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Katies Rose Cottage: Mercury Glass Family Fun

Katies Rose Cottage: Mercury Glass Family Fun

Cupcake Wrappers Made from Doilies: Free Cupcake Wrapper Template Posted on May 24, 2010 by Christina I wish I could say that these cupcake wrappers made from paper doilies were my very own idea. I wish I could say that I was the genius behind this DIY brilliance. I discovered these cupcake wrappers over here. I asked Brittany over at Pink Peacock Paperie to whip me up a template for the cupcake wrappers. I was amazed at how easy they were to make and how pretty they looked. Here is the free cupcake wrapper template download. Tutorial for Cupcake Wrappers Made from Doilies You will need: paper doilies (Mine were just over 11 inches.) pencil scissors glue stick cupcake wrapper template Place doilie on a flat surface. Cut out cupcake wrappers from the template. Trace along the inside curve and at the ends. Cut out the cupcake wrapper. Using a glue stick, add glue to one of the edges of the wrapper.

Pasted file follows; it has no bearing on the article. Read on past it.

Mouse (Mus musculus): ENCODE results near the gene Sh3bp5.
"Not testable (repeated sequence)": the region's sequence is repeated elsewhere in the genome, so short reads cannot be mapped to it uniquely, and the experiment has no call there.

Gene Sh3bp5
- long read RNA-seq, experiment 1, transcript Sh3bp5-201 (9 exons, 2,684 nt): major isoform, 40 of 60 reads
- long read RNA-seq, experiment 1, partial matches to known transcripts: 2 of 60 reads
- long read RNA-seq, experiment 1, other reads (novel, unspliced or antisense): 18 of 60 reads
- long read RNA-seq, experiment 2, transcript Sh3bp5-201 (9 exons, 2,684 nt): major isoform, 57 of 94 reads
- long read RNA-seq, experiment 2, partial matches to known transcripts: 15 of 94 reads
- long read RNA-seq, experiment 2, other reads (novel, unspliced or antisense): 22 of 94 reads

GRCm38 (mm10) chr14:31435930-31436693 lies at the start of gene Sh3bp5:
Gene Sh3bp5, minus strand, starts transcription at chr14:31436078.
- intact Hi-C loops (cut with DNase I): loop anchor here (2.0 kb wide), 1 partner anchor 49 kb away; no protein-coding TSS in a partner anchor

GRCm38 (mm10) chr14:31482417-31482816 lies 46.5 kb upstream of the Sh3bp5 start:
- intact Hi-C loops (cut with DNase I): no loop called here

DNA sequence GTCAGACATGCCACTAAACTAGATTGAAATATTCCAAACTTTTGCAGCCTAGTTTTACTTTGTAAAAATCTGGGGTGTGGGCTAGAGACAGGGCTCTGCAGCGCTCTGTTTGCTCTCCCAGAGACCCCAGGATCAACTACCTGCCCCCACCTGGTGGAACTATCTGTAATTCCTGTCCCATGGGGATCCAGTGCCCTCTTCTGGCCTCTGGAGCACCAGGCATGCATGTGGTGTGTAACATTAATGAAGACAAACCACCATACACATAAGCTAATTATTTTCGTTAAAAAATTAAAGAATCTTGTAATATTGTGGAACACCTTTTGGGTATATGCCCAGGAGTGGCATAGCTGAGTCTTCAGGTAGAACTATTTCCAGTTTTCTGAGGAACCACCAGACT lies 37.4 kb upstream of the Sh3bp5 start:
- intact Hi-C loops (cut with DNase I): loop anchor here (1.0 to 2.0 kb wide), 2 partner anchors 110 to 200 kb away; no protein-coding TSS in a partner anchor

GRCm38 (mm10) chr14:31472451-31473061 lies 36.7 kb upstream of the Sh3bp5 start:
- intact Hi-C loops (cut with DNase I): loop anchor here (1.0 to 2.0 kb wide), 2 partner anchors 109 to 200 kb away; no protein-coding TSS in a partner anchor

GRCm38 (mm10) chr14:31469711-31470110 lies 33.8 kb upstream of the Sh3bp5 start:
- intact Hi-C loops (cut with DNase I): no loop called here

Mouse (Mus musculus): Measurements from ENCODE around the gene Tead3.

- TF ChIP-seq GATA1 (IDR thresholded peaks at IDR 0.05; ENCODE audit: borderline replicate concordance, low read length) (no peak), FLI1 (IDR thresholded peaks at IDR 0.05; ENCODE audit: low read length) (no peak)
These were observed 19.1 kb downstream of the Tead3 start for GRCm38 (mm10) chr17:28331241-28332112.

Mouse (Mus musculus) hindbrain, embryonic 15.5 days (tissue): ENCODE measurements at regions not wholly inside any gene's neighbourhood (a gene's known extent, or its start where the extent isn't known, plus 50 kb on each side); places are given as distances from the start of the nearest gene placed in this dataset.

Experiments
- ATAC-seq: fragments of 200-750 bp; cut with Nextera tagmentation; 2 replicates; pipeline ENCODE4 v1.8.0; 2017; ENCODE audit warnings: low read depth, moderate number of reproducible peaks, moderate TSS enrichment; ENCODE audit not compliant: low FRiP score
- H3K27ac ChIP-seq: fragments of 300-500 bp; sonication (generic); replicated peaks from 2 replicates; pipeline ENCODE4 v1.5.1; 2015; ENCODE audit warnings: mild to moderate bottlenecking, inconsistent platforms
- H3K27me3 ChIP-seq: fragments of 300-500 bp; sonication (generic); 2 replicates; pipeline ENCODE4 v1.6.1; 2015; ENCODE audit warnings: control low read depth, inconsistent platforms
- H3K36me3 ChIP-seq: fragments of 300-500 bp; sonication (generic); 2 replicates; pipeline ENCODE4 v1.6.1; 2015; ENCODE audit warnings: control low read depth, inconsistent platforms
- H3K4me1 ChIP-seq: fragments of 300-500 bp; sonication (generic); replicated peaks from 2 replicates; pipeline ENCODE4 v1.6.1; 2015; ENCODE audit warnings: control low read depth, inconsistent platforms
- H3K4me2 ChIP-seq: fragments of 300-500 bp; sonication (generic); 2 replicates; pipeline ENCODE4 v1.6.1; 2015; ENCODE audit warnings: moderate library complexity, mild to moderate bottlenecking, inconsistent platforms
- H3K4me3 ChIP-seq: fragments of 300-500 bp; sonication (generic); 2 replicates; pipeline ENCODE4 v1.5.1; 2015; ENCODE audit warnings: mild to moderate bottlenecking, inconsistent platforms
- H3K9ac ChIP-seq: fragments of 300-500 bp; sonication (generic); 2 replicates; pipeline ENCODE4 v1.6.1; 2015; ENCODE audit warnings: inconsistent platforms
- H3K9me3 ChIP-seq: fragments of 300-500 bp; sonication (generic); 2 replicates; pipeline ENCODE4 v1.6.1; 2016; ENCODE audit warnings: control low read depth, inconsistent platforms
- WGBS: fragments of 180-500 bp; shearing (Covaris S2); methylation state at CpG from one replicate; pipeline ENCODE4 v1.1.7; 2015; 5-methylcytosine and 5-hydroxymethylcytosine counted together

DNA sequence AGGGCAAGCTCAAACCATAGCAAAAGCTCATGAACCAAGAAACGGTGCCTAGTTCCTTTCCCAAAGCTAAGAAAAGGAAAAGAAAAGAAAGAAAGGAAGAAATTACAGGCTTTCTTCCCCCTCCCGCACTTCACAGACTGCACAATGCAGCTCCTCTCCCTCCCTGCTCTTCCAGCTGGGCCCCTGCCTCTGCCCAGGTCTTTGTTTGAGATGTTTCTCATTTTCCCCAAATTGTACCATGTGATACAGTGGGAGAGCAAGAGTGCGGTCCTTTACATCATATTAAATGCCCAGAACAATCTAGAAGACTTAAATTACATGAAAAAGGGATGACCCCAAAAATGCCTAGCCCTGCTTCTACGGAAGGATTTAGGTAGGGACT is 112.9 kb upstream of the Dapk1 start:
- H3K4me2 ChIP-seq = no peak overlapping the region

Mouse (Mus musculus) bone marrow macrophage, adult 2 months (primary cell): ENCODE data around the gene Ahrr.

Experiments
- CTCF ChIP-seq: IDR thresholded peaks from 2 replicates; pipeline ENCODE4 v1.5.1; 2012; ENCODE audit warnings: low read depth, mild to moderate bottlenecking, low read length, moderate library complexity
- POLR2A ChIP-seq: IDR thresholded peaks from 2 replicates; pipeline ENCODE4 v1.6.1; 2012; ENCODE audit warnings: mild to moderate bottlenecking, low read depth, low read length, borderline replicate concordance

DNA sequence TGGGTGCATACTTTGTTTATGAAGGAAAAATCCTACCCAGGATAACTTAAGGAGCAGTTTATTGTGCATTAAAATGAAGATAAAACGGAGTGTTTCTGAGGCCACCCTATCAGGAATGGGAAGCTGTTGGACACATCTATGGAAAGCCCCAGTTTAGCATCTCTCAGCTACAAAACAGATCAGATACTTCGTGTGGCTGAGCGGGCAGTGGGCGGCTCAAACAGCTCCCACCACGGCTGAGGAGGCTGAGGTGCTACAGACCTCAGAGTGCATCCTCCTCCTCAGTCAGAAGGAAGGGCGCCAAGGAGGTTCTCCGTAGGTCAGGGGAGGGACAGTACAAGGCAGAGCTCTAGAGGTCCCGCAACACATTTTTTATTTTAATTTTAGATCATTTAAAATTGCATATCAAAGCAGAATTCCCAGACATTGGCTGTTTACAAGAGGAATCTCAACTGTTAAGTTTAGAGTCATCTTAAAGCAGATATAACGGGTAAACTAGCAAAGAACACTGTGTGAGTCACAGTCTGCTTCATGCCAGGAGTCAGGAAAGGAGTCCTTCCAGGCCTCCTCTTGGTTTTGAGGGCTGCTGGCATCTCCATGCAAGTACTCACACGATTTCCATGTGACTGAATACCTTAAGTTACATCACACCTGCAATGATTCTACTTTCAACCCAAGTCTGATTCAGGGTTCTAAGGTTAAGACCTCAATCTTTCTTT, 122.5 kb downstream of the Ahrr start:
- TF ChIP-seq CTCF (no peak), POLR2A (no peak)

Japanese Temari - Burlap Banner Tutorial My sister, Brittany, has been nagging me daily to get this tutorial up on my blog :). Since I've been MIA on here for 4 months now, I figured maybe this will get me going again (No promises!). This is super easy and the burlap is perfect for decorating all things FALL. My favorite time of year! Supplies you will need: Burlap (Amount depends on how many triangle pendants you want) Freezer Paper (Found in grocery stores by saran wrap) Acrylic paint Foam brushes (The round ones in the picture work best) Hemp cord, ribbon, or twine (to hang the banner) Optional: Mod Podge Extra fine Glitter Around the house: Iron Scissors Ruler Glue gun Exact-o knife Construction paper Cut Burlap: 1. 2. *There is a trick to cutting burlap--Cut an 11-inch strip so you can stagger your triangles and conserve more material. Create Stencils: 1. 2.Cut out squares of freezer paper to trace your letters on. 3. *This is where it would be really helpful to have a Cricut cutter machine! Paint Burlap:1. 2. 3. 4. Finish and hang: 1. 2.